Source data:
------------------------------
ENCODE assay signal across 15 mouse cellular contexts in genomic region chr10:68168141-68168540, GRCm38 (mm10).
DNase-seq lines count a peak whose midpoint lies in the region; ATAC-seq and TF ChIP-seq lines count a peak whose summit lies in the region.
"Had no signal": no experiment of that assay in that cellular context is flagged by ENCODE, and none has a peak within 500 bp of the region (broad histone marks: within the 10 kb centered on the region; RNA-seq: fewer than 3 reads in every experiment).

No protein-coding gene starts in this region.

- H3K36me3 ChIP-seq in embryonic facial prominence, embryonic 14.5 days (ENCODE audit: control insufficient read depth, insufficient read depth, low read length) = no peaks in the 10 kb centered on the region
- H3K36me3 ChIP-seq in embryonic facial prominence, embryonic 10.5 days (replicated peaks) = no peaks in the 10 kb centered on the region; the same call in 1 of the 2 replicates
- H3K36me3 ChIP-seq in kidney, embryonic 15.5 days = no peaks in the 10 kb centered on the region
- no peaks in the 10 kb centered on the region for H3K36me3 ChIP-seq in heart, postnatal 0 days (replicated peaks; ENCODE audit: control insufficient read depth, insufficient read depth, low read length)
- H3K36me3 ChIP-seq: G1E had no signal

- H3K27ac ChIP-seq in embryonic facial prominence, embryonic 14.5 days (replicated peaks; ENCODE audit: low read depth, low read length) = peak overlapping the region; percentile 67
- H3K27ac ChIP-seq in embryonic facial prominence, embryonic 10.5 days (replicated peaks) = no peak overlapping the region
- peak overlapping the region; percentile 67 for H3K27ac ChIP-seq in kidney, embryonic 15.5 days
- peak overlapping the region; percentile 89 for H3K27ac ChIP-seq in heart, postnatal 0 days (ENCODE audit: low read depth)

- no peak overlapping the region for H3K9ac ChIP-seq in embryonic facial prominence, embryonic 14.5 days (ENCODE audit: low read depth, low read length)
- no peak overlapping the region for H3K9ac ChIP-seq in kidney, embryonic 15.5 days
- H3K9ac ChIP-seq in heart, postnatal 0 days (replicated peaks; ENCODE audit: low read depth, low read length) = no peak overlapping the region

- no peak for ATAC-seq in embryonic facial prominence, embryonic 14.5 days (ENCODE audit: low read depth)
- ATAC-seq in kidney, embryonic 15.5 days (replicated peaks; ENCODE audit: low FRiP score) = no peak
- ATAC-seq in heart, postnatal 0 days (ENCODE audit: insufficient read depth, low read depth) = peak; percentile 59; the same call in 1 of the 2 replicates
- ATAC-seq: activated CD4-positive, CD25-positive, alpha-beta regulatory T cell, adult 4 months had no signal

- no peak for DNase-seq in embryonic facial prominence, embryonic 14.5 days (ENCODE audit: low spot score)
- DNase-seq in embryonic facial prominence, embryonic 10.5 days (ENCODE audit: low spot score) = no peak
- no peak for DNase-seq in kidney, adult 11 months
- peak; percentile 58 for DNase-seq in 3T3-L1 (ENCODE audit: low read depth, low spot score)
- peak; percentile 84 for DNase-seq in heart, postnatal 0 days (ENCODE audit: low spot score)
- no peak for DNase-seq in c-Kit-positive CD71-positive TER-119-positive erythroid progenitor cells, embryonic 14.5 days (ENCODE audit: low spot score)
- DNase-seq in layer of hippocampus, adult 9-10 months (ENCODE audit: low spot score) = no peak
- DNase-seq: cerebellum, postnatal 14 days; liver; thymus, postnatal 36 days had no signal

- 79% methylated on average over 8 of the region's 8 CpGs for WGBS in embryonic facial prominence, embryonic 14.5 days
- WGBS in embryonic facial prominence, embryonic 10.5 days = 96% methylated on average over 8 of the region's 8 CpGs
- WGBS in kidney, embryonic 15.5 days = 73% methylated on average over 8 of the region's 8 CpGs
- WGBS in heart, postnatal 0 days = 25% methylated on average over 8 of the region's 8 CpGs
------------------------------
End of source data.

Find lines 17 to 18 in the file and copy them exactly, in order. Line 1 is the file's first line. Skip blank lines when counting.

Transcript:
- no peak for ATAC-seq in embryonic facial prominence, embryonic 14.5 days (ENCODE audit: low read depth)
- ATAC-seq in kidney, embryonic 15.5 days (replicated peaks; ENCODE audit: low FRiP score) = no peak